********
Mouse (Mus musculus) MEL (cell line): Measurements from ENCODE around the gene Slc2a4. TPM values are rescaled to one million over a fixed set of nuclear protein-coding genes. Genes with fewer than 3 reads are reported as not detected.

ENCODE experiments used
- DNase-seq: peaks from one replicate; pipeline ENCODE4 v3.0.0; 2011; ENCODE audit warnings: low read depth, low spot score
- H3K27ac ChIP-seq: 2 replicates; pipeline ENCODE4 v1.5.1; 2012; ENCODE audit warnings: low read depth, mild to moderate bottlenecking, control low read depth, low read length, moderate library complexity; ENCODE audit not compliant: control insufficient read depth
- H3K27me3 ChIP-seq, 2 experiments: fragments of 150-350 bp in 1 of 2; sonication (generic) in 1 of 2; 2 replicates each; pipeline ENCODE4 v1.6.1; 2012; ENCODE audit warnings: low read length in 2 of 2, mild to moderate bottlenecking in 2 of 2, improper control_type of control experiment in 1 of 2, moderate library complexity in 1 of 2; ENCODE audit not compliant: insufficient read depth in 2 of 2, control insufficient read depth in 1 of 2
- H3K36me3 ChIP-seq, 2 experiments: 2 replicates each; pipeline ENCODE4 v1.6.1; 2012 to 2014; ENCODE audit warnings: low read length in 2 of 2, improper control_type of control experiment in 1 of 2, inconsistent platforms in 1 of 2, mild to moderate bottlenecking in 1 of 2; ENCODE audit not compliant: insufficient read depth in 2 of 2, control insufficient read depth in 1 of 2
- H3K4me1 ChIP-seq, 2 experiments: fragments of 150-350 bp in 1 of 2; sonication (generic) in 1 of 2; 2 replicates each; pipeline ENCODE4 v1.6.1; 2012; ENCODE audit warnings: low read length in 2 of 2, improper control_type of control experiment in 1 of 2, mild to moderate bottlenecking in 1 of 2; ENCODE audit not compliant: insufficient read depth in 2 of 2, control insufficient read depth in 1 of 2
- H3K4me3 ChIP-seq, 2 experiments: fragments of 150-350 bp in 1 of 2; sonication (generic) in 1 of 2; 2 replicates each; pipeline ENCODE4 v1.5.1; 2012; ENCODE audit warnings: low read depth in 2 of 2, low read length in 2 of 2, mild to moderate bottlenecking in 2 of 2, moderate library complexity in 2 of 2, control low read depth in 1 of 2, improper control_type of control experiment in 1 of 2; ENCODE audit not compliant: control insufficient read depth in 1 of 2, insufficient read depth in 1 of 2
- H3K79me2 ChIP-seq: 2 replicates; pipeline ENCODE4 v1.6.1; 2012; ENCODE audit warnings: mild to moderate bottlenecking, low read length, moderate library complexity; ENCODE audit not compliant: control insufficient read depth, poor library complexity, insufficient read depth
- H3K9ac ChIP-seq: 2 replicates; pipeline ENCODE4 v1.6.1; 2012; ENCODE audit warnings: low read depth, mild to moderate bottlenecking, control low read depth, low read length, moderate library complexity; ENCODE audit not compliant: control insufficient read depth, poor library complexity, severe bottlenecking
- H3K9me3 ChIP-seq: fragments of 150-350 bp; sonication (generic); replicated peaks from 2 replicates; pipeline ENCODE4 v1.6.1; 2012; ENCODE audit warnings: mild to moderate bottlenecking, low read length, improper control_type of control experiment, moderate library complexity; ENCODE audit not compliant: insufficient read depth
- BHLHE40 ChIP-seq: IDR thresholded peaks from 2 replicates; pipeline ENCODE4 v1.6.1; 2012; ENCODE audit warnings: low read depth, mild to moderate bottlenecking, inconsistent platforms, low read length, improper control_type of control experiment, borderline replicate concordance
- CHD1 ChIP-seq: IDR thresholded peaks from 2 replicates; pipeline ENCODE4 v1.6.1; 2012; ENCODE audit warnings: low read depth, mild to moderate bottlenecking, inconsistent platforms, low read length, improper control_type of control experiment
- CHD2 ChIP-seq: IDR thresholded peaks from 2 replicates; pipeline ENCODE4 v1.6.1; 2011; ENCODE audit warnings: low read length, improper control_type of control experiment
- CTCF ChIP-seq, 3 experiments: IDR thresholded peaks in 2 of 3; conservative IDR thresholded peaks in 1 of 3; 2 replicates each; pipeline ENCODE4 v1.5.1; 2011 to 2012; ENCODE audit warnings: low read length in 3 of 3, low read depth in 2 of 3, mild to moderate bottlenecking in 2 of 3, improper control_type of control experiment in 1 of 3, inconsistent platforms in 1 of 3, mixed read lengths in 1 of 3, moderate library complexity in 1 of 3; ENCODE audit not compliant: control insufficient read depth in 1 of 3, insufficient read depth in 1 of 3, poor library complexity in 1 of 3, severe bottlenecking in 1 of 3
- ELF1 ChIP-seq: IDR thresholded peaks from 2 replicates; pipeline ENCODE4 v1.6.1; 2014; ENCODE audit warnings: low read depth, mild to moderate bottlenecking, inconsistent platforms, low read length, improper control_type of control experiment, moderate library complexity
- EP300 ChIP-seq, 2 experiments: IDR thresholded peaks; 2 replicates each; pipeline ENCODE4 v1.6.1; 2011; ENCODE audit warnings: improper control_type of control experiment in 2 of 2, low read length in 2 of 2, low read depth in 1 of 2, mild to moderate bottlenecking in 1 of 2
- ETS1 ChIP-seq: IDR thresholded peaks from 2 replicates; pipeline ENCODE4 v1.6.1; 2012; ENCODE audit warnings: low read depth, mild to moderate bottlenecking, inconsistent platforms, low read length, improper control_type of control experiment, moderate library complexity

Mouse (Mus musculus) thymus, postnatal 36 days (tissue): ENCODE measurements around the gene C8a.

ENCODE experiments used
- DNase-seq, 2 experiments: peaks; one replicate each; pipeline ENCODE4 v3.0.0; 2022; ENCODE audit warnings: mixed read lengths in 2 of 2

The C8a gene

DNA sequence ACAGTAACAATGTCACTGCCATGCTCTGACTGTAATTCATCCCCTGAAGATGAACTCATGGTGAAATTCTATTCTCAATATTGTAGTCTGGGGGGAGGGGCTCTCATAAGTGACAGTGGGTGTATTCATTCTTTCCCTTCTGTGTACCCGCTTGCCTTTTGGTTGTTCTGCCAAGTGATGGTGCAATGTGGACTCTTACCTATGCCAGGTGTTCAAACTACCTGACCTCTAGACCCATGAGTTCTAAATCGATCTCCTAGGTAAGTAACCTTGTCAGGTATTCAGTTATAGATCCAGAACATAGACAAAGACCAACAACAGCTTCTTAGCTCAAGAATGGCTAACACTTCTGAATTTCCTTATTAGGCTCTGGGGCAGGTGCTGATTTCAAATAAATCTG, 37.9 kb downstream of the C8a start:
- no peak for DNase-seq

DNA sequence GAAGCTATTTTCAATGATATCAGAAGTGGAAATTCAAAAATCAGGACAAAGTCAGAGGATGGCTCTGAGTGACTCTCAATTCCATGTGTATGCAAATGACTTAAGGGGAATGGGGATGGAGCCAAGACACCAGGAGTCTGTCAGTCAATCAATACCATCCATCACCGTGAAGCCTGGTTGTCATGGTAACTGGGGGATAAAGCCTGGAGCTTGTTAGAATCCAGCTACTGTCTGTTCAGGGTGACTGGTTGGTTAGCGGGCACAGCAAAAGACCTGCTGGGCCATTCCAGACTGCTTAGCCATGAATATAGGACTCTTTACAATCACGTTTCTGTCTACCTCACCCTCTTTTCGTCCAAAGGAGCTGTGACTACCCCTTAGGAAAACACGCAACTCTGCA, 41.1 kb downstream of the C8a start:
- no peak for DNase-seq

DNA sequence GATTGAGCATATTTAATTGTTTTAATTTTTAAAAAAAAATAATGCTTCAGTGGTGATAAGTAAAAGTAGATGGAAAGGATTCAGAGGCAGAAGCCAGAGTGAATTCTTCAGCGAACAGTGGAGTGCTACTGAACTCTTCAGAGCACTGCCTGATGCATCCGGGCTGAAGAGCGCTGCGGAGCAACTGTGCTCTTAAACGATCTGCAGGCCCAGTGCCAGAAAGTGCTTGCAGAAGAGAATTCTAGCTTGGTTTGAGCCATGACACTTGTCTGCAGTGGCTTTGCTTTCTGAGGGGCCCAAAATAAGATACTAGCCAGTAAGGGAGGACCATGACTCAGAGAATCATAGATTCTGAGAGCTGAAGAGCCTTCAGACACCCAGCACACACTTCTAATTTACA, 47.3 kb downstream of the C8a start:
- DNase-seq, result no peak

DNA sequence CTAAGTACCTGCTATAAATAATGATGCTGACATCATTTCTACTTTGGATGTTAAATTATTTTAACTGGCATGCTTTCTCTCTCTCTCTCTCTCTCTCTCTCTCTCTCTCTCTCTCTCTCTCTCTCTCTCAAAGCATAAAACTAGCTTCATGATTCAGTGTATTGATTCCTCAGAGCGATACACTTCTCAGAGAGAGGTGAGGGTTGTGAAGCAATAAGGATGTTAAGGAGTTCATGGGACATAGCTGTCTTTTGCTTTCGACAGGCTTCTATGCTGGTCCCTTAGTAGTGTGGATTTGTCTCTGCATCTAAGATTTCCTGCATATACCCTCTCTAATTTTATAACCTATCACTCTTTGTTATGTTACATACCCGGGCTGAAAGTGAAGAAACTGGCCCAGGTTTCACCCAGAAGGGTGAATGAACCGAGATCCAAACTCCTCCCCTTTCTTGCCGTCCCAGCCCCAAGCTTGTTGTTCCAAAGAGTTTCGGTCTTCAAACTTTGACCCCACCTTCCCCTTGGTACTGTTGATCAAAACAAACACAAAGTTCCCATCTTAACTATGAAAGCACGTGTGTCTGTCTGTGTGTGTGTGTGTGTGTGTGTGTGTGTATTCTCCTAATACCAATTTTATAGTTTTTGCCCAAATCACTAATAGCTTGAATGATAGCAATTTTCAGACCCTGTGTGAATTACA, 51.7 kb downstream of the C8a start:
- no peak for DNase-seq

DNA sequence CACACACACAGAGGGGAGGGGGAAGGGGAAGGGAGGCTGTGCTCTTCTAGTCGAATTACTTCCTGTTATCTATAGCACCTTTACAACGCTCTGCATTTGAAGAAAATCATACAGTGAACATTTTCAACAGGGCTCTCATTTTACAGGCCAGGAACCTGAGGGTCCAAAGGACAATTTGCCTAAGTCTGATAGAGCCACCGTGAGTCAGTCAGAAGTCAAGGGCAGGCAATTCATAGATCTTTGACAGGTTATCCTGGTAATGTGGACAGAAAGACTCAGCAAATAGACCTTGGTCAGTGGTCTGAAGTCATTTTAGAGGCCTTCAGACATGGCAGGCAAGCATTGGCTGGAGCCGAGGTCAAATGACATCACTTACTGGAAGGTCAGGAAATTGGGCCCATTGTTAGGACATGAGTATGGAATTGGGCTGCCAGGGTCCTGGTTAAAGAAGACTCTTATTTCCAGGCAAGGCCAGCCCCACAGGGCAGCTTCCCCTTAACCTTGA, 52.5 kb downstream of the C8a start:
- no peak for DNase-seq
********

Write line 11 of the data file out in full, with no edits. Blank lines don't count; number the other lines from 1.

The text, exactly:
- H3K9me3 ChIP-seq: fragments of 150-350 bp; sonication (generic); replicated peaks from 2 replicates; pipeline ENCODE4 v1.6.1; 2012; ENCODE audit warnings: mild to moderate bottlenecking, low read length, improper control_type of control experiment, moderate library complexity; ENCODE audit not compliant: insufficient read depth